For example, if you are trying to write a health article, you may do research and provide accepted medical facts. However, if you make clear your credibility as a medical doctor (ethos), your audience may be more receptive to accepting your statements as true. Presenting just the research without your credentials could result in skepticism from some audiences. Furthermore, discussing your own personal experiences in treating or living with a particular disorder would draw sympathy (pathos) from your readers. See the examples below to get an idea of how the three parts of the rhetorical triangle work together.
Although alliteration is used often in prose, its use really shines in poetry. In poetry, an author is freer to use words and phrases to evoke emotions and ideas on a more esoteric level. In the English language, certain consonant sounds are reminiscent of particular ideas. For example, the “S” sound recalls the hissing sound that a snake makes with its tongue. If a poet is writing a poem about a snake or a serpent, he may make use of words beginning with the letter “S” to reinforce this idea. An “H” sound is similar to a hush and can be used to make the reader feel a sense of calm and quiet. The author can also use these consonant sounds more literally, using phrases that mimic the sounds and feelings that some actions create. For example, the phrase, “crumbly cookie,” makes use of the hard “C” sound that emphasizes the hardness of the cookie and its brittleness.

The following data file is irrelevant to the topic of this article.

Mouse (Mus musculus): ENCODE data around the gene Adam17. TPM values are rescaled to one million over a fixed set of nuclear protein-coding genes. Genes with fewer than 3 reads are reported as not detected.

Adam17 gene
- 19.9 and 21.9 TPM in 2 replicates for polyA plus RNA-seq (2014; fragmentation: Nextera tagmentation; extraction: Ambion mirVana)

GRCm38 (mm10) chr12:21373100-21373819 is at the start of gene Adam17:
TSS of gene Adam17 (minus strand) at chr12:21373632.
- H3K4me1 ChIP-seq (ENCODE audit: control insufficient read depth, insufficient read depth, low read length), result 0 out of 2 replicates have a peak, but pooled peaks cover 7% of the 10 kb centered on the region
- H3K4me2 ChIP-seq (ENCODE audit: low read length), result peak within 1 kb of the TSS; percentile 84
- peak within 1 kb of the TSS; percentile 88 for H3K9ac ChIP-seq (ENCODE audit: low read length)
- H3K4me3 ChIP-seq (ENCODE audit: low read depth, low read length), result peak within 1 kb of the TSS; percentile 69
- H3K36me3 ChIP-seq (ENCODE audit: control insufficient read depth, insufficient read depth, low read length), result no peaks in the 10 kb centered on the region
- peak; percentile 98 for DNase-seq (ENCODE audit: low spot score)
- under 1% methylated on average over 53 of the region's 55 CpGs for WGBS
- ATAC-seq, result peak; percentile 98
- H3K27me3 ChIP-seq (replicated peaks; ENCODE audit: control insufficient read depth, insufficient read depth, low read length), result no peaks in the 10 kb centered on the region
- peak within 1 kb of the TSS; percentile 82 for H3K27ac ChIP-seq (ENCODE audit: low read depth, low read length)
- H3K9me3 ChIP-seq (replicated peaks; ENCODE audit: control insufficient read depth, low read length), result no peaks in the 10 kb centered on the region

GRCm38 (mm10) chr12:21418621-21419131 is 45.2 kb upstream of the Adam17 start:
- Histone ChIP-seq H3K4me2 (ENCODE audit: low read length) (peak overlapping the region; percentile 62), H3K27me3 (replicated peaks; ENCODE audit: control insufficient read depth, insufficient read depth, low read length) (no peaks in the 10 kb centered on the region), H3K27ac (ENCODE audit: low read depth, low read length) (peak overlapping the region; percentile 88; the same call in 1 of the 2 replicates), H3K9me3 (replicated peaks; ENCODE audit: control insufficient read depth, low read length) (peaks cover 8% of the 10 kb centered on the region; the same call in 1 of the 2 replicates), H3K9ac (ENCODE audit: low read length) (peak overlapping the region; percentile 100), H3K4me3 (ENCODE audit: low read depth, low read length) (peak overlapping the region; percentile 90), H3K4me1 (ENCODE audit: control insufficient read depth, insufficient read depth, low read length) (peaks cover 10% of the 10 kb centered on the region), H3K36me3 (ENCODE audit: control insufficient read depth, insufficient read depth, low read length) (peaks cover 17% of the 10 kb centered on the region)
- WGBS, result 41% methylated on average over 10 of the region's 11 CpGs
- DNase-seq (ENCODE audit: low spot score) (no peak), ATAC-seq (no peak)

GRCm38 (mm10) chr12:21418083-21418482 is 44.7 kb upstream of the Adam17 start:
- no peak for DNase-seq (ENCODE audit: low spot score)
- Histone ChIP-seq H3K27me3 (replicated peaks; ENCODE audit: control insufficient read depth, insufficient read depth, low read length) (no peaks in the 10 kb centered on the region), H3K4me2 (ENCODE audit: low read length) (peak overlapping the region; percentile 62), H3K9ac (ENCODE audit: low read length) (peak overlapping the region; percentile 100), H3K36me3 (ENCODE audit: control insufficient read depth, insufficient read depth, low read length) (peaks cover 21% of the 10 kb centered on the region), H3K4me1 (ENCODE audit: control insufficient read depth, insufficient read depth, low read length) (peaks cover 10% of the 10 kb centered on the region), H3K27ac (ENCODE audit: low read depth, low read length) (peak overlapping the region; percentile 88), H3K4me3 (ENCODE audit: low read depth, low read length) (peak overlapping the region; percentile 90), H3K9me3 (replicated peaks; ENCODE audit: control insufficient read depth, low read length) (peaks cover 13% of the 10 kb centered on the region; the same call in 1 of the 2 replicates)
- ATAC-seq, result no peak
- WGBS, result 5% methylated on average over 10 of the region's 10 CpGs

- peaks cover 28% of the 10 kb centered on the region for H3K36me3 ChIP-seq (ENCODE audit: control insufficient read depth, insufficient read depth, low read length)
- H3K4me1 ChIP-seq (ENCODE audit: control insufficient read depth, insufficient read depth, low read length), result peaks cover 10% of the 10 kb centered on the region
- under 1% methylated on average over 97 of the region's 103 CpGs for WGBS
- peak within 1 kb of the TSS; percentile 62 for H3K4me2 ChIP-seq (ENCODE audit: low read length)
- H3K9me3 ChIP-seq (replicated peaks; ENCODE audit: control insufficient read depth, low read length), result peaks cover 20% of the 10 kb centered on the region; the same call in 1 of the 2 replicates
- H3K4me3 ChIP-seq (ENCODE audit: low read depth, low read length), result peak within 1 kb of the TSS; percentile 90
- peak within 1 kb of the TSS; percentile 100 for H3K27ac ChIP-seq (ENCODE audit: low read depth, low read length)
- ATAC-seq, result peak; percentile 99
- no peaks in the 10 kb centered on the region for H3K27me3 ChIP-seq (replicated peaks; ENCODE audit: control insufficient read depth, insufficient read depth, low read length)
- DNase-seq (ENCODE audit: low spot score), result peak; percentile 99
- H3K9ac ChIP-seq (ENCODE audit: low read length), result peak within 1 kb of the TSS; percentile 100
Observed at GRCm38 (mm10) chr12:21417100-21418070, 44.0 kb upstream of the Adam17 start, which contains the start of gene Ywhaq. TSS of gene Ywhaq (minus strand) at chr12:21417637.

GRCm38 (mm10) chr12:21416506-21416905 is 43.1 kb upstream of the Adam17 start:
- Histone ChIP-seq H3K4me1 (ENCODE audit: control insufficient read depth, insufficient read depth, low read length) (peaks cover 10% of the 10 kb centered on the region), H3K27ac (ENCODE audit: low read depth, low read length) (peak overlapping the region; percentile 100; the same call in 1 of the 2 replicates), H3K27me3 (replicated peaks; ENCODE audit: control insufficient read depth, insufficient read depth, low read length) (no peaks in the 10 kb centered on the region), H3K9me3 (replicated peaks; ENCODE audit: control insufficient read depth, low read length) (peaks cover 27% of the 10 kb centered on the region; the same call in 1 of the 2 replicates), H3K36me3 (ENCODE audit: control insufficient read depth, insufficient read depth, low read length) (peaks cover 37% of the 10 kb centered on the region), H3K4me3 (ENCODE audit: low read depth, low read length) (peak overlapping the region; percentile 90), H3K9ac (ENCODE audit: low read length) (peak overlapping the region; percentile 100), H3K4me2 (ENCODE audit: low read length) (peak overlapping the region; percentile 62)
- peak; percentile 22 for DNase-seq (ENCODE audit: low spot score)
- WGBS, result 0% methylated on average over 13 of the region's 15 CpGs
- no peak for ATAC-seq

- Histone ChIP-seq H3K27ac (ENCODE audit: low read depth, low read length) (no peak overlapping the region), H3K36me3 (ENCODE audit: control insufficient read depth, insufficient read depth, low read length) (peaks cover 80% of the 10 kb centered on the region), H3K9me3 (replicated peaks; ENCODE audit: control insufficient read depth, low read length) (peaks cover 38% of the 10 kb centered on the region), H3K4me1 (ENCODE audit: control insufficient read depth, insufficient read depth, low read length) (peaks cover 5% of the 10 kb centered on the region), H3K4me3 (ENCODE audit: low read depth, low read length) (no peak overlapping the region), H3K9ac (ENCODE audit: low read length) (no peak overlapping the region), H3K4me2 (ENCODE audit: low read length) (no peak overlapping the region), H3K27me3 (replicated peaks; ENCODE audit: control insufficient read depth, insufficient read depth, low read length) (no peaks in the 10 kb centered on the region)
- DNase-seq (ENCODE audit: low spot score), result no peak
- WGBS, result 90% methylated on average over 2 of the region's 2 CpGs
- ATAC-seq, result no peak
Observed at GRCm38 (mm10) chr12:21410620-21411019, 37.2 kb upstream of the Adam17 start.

Independent research on the academic benefits of the Advanced Placement English Language and Composition course indicates that not all students receive academic benefits from participating in the course. In a study with a sample size of over 90,000, the authors found that students who took the AP English Language and Composition course did not receive any increase in academic achievement unless they also prepared for and took the AP test. The authors controlled for over 70 intervening variables and found that AP students who took and passed the English Composition and Literature exam had ACT scores that were points higher than non-AP students or AP English students who did not take their course's AP test.  This led the authors to state that AP participation "... is not beneficial to students who merely enroll in the courses ..."  :p. 414